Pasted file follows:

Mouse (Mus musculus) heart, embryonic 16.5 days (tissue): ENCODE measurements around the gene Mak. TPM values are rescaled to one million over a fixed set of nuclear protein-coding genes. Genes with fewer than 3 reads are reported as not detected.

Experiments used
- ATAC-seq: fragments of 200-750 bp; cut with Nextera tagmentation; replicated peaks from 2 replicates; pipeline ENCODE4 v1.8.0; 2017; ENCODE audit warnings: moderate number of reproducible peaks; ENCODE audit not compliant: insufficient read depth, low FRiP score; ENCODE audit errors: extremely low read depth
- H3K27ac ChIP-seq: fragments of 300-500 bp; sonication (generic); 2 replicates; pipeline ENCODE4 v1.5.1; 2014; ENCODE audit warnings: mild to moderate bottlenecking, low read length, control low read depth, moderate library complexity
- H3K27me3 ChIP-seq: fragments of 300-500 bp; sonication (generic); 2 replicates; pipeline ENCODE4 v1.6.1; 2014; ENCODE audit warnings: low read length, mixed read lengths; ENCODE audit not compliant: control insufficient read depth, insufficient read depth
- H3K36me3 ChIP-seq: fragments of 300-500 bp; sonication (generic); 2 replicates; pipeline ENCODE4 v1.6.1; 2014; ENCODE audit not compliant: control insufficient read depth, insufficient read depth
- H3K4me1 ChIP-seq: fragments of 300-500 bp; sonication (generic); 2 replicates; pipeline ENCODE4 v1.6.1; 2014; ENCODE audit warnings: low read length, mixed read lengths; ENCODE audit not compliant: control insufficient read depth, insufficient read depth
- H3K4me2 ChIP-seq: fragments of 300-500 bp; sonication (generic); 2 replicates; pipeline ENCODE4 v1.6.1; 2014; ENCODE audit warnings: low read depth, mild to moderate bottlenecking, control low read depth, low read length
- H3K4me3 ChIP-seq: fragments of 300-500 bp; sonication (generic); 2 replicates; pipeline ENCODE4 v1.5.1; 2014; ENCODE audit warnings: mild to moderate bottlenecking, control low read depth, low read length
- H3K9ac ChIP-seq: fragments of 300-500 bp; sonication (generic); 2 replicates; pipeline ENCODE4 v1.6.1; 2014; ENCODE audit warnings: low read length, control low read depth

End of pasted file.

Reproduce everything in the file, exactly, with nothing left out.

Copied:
Mouse (Mus musculus) heart, embryonic 16.5 days (tissue): ENCODE measurements around the gene Mak. TPM values are rescaled to one million over a fixed set of nuclear protein-coding genes. Genes with fewer than 3 reads are reported as not detected.

Experiments used
- ATAC-seq: fragments of 200-750 bp; cut with Nextera tagmentation; replicated peaks from 2 replicates; pipeline ENCODE4 v1.8.0; 2017; ENCODE audit warnings: moderate number of reproducible peaks; ENCODE audit not compliant: insufficient read depth, low FRiP score; ENCODE audit errors: extremely low read depth
- H3K27ac ChIP-seq: fragments of 300-500 bp; sonication (generic); 2 replicates; pipeline ENCODE4 v1.5.1; 2014; ENCODE audit warnings: mild to moderate bottlenecking, low read length, control low read depth, moderate library complexity
- H3K27me3 ChIP-seq: fragments of 300-500 bp; sonication (generic); 2 replicates; pipeline ENCODE4 v1.6.1; 2014; ENCODE audit warnings: low read length, mixed read lengths; ENCODE audit not compliant: control insufficient read depth, insufficient read depth
- H3K36me3 ChIP-seq: fragments of 300-500 bp; sonication (generic); 2 replicates; pipeline ENCODE4 v1.6.1; 2014; ENCODE audit not compliant: control insufficient read depth, insufficient read depth
- H3K4me1 ChIP-seq: fragments of 300-500 bp; sonication (generic); 2 replicates; pipeline ENCODE4 v1.6.1; 2014; ENCODE audit warnings: low read length, mixed read lengths; ENCODE audit not compliant: control insufficient read depth, insufficient read depth
- H3K4me2 ChIP-seq: fragments of 300-500 bp; sonication (generic); 2 replicates; pipeline ENCODE4 v1.6.1; 2014; ENCODE audit warnings: low read depth, mild to moderate bottlenecking, control low read depth, low read length
- H3K4me3 ChIP-seq: fragments of 300-500 bp; sonication (generic); 2 replicates; pipeline ENCODE4 v1.5.1; 2014; ENCODE audit warnings: mild to moderate bottlenecking, control low read depth, low read length
- H3K9ac ChIP-seq: fragments of 300-500 bp; sonication (generic); 2 replicates; pipeline ENCODE4 v1.6.1; 2014; ENCODE audit warnings: low read length, control low read depth